A railway link that existed 125 years ago

Cherrapunjee: Meghalaya does not have a rail link at present but around 125 years ago people from this quaint hill-station made memorable journeys on one of the most romantic mountain railways of the world – the Cherra Companyganj State Railways (CCSR). The CCSR a contemporary of the Darjeeling Himalayan Railway (DHR) was aimed at connecting Kolkata and Shillong through the plains of what is now Bangladesh.

While the Darjeeling Himalayan Railway is currently on the World Heritage list, the CCSR has been relegated to the pages of history. The CCSR in Meghalaya was opened to traffic on June 6, 1886. Passengers and goods were ferried between Tharia, a sleepy hamlet below Cherrapunjee and Companyganj, now in Bangladesh, for a distance of 7.5 miles.

"Not many know that a 3.5 mile railway line was actually laid from Cherrapunjee to Mawsmai (now in East Khasi Hills district)," Arup Kumar Dutta, author of the book `Indian Railways-The Final Frontier`, said. The author culled records for the book from the British railway records available at the National Archives and the Railway Museum archives in New Delhi and the State archives of Assam.

The ambitious railway project was conceptualised by a British engineer in India, H Kench, after need arose to connect Shillong, the then capital of the British India Province, to Calcutta by rail since carts had difficulty in negotiating mule tracks and roads on the steep slope of the Khasi Hills. Dutta said, "Kench believed that if Shillong was to be linked by rail to Calcutta, the obvious route was from then Assam?s capital, Shillong, through Cherrapunji to Mawsmai."

It envisaged a rope-tramway down the 4,100 feet escarpment to the mining village of Tharia in then East Bengal and to Companygunj to connect Sylhet and Goalundo, from where rail services to Calcutta already existed, he said. Dutta said, "This might appear today to have been a foolhardy endeavour, given the precipitous nature of the terrain leading from the Meghalaya plateau to the plains of Bangla. But this in no way robs the attempt of its grandeur, nor detracts from the ingenuity of those who failed to translate the concept into reality."

The total cost of building the mountain railway project covering a total distance of 15 miles was just about Rs eight lakh then. Dutta said, CCSR had three sections with Tharia to Companyganj being the first, Tharia to Mawsmai covering a distance of about 5 miles the second and Mawsmai to Cherrapunjee, a distance of about 4 miles on the Shillong plateau, the third.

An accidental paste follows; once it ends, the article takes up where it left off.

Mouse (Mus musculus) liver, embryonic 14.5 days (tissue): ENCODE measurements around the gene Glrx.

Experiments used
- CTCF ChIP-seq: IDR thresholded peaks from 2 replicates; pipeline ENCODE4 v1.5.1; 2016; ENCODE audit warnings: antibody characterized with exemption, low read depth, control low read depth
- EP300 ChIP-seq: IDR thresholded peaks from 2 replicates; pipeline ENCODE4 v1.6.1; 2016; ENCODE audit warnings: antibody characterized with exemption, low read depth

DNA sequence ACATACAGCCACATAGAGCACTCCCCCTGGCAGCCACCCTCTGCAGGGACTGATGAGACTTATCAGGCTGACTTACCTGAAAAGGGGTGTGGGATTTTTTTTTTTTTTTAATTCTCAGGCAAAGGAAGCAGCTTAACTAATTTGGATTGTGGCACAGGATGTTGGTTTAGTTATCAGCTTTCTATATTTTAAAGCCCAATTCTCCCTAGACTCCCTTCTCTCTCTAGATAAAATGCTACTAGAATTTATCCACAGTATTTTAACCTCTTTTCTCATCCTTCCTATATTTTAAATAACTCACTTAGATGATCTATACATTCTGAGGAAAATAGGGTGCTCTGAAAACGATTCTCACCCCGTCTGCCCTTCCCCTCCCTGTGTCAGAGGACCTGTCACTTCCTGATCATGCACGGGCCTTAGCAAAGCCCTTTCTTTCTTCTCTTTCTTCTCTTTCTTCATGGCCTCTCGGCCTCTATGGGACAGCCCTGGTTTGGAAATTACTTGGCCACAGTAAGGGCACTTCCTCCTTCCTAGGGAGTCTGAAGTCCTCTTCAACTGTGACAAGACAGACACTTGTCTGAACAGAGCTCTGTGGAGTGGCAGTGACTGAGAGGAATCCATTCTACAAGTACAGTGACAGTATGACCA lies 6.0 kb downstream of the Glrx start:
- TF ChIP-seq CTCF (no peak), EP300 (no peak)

Building the second section proved the most arduous as the lines climbed 3,616 feet from Tharia to Mawsmai through the heart of thick jungle and past waterfalls. After the Tharia to Companyganj section was opened to the public, the Tharai to Mawsmai stretch was completed by November 1887, Dutta said. But, because of steep inclines on the second section, attempts to run carriages failed. The number of derailments were far greater then successful runs. Builders did try to realign the lines and futilely tried for months to run carriages, the author said.

After much hesitation, the British Provincial government of Assam inked the closure of CCSR in 1891. It did, however, allow the Tharia to Companyganj section to run. At the end of its first year of service in 1887, the CSSR chugged away to earn Rs 4,734. History has it that it doggedly toiled on to increase its earnings to Rs 17,490 by 1890, thus reducing its total loss to about Rs 2000. But after 10 years, the Assam earthquake of 1897 had other plans and destroyed this section also consigning CCSR to the pages of history.

Today, remains of railway bridges, ancient stone ramps and scrapped bits of history are still found in nearby villages. In Sohbar village for instance, scrapped rail tracks are now used as lamp posts. "These (railway lines) were brought from the jungle nearby," S Lyngskar, an elder of Sohbar village said. A hundred years after and 60 years of India`s Independence, Meghalaya still remains land locked and without rail connectivity.